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Publication numberUSRE36159 E
Publication typeGrant
Application numberUS 08/771,253
Publication dateMar 23, 1999
Filing dateDec 20, 1996
Priority dateNov 12, 1991
Also published asUS5376837
Publication number08771253, 771253, US RE36159 E, US RE36159E, US-E-RE36159, USRE36159 E, USRE36159E
InventorsMasao Nakano
Original AssigneeFujitsu Limited
Export CitationBiBTeX, EndNote, RefMan
External Links: USPTO, USPTO Assignment, Espacenet
Semiconductor integrated circuit device having built-in voltage drop circuit
US RE36159 E
Abstract
A semiconductor integrated circuit device includes a voltage drop circuit for generating a dropped voltage from a power supply voltage externally supplied to a power supply line, and a plurality of circuits respectively connected to the voltage drop circuit and driven by the dropped voltage. A switching unit, which is connected to at least one of the circuits, connects the power supply line to the above one of the circuits in synchronism with operation of the above one of the circuits. The above one of the circuits is driven by currents from both the voltage drop unit and the power supply line in synchronism with the operation thereof.
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Claims(21)
What is claimed is:
1. A semiconductor integrated circuit device comprising:
voltage drop means for generating a dropped voltage from a power supply voltage externally supplied to a power supply line;
a plurality of circuits respectively connected to the voltage drop means and driven by the dropped voltage; and
switching means, connected to at least one of the circuits, for connecting the power supply line to said at least one of the circuits in synchronism with operation of said at least one of the circuits, such that currents are simultaneously supplied to the circuits from the voltage drop means and the power supply line, in order to prevent a reduction in the dropped voltage.
2. The semiconductor integrated circuit device as claimed in claim 1, wherein said switching means comprises:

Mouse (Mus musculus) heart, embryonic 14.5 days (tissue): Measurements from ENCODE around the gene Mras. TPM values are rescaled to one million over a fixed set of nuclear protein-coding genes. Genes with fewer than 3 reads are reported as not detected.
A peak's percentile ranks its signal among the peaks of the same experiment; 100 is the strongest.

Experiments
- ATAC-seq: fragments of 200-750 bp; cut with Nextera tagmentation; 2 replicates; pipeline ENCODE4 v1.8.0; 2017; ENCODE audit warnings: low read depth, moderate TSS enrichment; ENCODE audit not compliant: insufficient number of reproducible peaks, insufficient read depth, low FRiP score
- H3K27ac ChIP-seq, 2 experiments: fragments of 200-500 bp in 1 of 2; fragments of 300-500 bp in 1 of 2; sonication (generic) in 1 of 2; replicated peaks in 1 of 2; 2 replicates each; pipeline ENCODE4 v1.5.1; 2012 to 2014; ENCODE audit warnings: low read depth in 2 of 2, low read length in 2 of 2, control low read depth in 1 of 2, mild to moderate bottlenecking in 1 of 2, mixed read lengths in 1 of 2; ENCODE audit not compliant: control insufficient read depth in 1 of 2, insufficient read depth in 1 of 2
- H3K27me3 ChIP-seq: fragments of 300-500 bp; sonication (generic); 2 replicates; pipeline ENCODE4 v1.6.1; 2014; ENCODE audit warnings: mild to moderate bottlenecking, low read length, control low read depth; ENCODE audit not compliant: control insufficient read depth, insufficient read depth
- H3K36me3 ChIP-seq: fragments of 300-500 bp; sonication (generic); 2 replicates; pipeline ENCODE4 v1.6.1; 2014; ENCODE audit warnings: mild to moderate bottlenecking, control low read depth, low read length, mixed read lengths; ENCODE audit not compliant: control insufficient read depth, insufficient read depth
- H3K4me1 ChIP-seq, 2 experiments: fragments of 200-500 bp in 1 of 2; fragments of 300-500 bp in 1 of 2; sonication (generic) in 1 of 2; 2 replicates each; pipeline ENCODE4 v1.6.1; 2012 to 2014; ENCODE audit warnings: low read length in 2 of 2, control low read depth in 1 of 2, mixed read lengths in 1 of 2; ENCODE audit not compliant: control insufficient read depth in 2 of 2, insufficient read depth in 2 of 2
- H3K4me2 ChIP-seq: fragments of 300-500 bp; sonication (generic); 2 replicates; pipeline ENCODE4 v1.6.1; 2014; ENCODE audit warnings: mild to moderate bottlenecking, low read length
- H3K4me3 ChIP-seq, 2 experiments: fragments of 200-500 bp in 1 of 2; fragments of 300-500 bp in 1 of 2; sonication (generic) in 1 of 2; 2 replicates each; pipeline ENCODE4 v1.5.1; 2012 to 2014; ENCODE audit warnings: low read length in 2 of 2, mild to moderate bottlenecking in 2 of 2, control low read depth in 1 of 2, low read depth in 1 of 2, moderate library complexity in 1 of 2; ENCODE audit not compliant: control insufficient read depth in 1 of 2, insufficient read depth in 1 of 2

a switch provided between the power supply line and said at least one of the circuits; and
switch control means, connected to said at least one of the circuits, for receiving a driving signal for driving said at least one of the circuits and for controlling the switch to connect the power supply line and said at least one of the circuits when the driving signal is received.
3. The semiconductor integrated circuit device as claimed in claim 2, wherein a current passing through the switch has a magnitude equal to that of a current passing through said at least one of the circuits.
4. The semiconductor integrated circuit device as claimed in claim 2, wherein:
the switch comprises an n-channel MOS transistor connected between the power supply line and said at least one of the circuits; and
said switch control means comprises a one-shot pulse generator for generating a one-shot pulse in response to the driving signal and for applying the one-shot pulse to a gate of the n-channel MOS transistor.
5. The semiconductor integrated circuit device as claimed in claim 4, wherein said one-shot pulse generator comprises delay means for delaying the driving signal by a predetermined delay time so that the one-shot pulse is generated after the predetermined delay time.
6. The semiconductor integrated circuit device as claimed in claim 2, wherein:
the switch comprises a p-channel MOS transistor connected between the power supply line and said at least one of the circuits; and
said switch control means comprises a one-shot pulse generator for generating a one-shot pulse in response to the driving signal and for applying the one-shot pulse to a gate of the p-channel MOS transistor.
7. The semiconductor integrated circuit device as claimed in claim 6, wherein said one-shot pulse generator comprises delay means for delaying the driving signal by a predetermined delay time so that the one-shot pulse is generated after the predetermined delay time.
8. The semiconductor integrated circuit device as claimed in claim 1, wherein:
the circuits respectively comprise memory cells and sense amplifiers; and
the semiconductor integrated circuit device is a dynamic random access memory device.
9. The semiconductor integrated circuit device as claimed in claim 1, wherein:
the circuits respectively comprise memory cells and sense amplifiers; and
the semiconductor integrated circuit device is a flash memory device.
10. A semiconductor integrated circuit device comprising:
voltage drop means for generating a dropped voltage from a power supply voltage externally supplied to a power supply line;
a plurality of circuits respectively connected to the voltage drop means and driven by the dropped voltage; and
switching means, connected to at least one of the circuits, for connecting the power supply line to said at least one of the circuits in synchronism with operation of said at least one of the circuits so that a first current from the power supply line increases as a second current passing through said at least one of the circuits increases,
said at least one of the circuits being driven by currents from both the voltage drop means and the power supply line in synchronism with the operation thereof.
11. The semiconductor integrated circuit device as claimed in claim 10, wherein said switching means comprises: